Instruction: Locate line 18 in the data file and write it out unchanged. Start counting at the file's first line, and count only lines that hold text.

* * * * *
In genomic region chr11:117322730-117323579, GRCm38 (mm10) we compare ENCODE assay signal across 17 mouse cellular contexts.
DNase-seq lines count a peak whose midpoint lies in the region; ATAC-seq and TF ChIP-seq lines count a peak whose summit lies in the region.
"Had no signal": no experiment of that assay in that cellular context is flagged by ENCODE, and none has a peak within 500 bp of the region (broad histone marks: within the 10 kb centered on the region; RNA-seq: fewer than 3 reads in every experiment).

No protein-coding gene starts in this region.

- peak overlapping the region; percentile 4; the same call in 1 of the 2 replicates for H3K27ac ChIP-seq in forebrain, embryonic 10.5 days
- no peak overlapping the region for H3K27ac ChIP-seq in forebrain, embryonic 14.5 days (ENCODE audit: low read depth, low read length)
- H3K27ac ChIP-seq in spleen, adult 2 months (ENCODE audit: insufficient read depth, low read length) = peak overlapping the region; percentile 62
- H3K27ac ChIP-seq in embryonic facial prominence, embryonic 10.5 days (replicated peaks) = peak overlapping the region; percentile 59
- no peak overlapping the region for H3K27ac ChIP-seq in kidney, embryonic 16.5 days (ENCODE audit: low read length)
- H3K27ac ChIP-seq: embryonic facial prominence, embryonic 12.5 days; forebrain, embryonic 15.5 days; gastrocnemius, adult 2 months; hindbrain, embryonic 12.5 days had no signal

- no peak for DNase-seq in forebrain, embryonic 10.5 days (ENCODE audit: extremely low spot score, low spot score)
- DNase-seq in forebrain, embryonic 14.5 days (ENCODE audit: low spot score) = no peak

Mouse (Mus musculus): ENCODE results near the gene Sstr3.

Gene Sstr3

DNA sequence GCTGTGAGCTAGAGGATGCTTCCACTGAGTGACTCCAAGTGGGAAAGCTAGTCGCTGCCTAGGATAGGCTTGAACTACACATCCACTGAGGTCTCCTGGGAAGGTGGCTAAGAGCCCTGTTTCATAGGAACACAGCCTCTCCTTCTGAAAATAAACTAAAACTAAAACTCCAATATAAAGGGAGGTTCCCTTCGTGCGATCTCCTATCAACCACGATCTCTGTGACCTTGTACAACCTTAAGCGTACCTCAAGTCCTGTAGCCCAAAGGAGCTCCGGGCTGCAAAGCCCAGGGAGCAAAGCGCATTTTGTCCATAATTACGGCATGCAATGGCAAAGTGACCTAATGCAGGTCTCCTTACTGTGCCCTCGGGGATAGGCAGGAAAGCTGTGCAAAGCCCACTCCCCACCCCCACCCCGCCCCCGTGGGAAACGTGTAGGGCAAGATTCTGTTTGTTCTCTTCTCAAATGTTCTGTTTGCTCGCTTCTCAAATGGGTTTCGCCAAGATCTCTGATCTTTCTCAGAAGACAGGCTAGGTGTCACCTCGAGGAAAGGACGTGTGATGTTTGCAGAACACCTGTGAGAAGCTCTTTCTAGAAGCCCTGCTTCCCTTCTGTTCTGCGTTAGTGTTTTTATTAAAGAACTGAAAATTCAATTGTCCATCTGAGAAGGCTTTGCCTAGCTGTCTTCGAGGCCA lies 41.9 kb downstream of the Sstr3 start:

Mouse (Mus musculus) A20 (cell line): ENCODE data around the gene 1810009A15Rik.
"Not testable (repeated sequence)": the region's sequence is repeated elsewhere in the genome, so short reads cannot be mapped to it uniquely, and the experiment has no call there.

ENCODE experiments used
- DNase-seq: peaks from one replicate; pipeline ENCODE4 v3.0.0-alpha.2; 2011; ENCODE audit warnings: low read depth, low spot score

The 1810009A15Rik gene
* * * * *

ENCODE experiments used